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Quality Time / 2017 (85 mins)

Directed by Dann Bakker

Starring Noël Keulen, Fred Goessens, Giulio D’Anna, Bert Bunschoten, Ria Marks

Screening in Another View

Five men, five stories. Varying greatly in stylistic approach, their narratives are connected through the director’s ability to incisively comment on the difficult situations faced by the feckless young men: finally leaving your parents’ home and starting to live your own life isn’t always that simple… With a flair for irony and the absurd, Daan Bakker creates fictional worlds for his heroes that are grim and complicated, and often necessitate extreme solutions. Koen lives in a primitive, two-dimensional, stereotypical space, but his yearly meeting with his family isn’t any easier for him than it is for Jef, who must deal with the demands made by his girlfriend’s parents. With the help of a time machine, Kjell decides to rid himself of childhood traumas, but the results are debatable – just as they are for Stefaan, who searches for places that played a crucial role in his life in a labyrinth of wide-angle shots. Facing huge obstacles, the down-and-out protagonists serve as a charitable metaphor for all social losers who perceive the real world as incredibly complicated, just like the world Karel returns home to – after being abducted by aliens.

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The Family (La familia) / 2017 (82 mins)

Venezuela / Chile / Norway

Directed by Gustavo Rondón Córdova

Starring Giovanny García, Reggie Reyes

Screening in Another View

It’s not easy to survive on the outskirts of Caracas, where the atmosphere is thick with searing poverty and violence. Andrés, the single father of 12-year-old Pedro, knows all about it. Every day, he has to break his back just to ensure the mere basics for his son. Under-the-table odd jobs are more the rule than the exception. As a result, the young boy is influenced in equal measure by his father and by the ruthless laws of the street, where people live from one moment to the next and any mistake is immediately punished. But what can you do when your home – your only safe harbour in a chaotic world – suddenly becomes the target of new enemies? The hands-on cinematography gives this raw story of the changing relationship between father and son an almost documentary sense of urgency. The film’s realistic feel is further heightened by the atmosphere of the Venezuelan capital, which – at a time when the country suffers immense social problems, hyperinflation, and a shortage of food, medicine, electricity and water – takes on an increasingly more savage character.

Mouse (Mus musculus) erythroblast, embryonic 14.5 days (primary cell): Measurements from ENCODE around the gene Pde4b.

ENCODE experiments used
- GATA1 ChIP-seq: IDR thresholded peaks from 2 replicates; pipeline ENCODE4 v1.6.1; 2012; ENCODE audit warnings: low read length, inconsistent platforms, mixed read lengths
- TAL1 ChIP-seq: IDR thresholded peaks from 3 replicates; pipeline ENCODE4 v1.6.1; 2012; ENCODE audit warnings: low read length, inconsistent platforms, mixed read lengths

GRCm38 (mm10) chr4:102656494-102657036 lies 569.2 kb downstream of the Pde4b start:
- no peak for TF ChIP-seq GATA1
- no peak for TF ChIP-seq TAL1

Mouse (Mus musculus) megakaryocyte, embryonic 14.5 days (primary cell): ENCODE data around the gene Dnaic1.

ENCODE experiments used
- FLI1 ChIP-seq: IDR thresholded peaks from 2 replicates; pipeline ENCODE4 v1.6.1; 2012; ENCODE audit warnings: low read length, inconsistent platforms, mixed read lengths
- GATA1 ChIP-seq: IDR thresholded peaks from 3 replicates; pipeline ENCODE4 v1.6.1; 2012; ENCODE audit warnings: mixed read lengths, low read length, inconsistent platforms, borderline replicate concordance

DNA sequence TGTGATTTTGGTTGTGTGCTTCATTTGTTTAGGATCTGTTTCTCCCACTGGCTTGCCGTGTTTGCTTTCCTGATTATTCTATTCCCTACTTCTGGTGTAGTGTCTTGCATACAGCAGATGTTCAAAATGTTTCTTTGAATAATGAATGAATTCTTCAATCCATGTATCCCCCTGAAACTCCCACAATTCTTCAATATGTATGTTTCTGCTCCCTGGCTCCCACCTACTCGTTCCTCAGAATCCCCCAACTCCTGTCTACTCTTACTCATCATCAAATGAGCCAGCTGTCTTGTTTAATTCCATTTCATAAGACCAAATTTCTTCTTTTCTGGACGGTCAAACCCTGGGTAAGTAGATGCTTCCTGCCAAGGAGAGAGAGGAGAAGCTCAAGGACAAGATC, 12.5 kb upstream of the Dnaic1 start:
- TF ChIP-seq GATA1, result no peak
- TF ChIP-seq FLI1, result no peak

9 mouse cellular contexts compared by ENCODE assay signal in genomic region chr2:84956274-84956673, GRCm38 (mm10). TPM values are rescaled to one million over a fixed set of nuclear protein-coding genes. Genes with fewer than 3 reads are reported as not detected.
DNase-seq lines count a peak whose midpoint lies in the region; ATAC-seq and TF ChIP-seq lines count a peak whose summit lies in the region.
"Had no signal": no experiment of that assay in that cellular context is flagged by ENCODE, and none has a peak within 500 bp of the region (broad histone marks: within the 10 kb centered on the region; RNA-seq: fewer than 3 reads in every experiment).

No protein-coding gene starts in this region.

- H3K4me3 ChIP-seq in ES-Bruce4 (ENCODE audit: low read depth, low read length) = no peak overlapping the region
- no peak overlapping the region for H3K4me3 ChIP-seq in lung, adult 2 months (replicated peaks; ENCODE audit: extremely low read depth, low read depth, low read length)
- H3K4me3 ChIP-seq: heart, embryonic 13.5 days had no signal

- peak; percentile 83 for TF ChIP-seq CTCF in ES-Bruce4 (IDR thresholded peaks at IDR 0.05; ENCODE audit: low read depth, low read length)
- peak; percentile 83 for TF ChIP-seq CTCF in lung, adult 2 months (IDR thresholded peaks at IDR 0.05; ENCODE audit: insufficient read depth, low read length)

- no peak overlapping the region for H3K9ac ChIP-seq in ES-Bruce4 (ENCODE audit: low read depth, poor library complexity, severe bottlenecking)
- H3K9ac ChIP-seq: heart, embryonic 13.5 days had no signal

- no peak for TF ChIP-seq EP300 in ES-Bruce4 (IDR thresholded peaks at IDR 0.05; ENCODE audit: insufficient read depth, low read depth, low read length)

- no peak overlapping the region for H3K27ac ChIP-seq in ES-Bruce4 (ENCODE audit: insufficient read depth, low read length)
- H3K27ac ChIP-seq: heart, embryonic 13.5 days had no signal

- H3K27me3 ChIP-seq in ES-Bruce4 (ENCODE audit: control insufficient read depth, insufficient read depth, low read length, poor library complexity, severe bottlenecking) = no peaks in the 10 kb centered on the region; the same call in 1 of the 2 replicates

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Sweden

The Nile Hilton Incident / 2016 (109 mins)

Directed by Tarik Saleh

Starring Fares Fares, Mari Malek, Yaser Maher

Screening in Horizons

Set against the backdrop of the 2011 Egyptian revolution, this thriller won the Grand Jury Prize in the World Cinema Dramatic Competition at Sundance. As the streets of Cairo start to seethe and the regime’s elites struggle to hold on to power, Detective Naredin is called in to investigate the murder of a beautiful singer. In the course of the investigation, he becomes ever more entangled in a murky game played at the highest levels of Egyptian politics, he can no longer trust old or new alliances, and he finds himself increasingly alone on his quest. Tarik Saleh’s movie reconstructs revolutionary Cairo, at once a lively and suffocating place. It’s the chaos of the apocalypse and the hero is trying to do the right thing: get justice for the murder victim even if it costs him his life. The picture draws on the film noir tradition while also recalling the revolutionary ferment and the attendant political commentary. The director’s long-time collaborator, charismatic Fares Fares, portrays the dogged detective. Exterior locations were shot in Casablanca.

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Schoolyard Blues (Skolstartssorg) / 2016 (17 mins)

Directed by Maria Eriksson

Starring Douglas Steyner, Olle Frelin

Screening in Future Frames: Ten New Filmmakers To Follow

For John, the first day of school isn’t the same as for the other kids whose parents accompany them and arrange everything. The young boy’s only support is his 11-year-old brother Mika who turns up unexpectedly with somewhat clinical “instructions for school” to help John overcome the challenges he’ll face in the coming years. Carefree childhood is ending and adult responsibilities are rushing in too fast. Schoolyard Blues ushers us into an environment where kids become little adults, and their world is much crueler and more complicated than we could ever imagine.

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Spoor (Pokot) 2017 (128 mins)

Poland / Germany / Czech Republic / Sweden / Slovak Republic

Directed by Agnieszka Holland

Starring A. Mandat, W. Zborowski, M. Krobot, J. Gierszał, P. Volny

Screening in Czech Films 2016–2017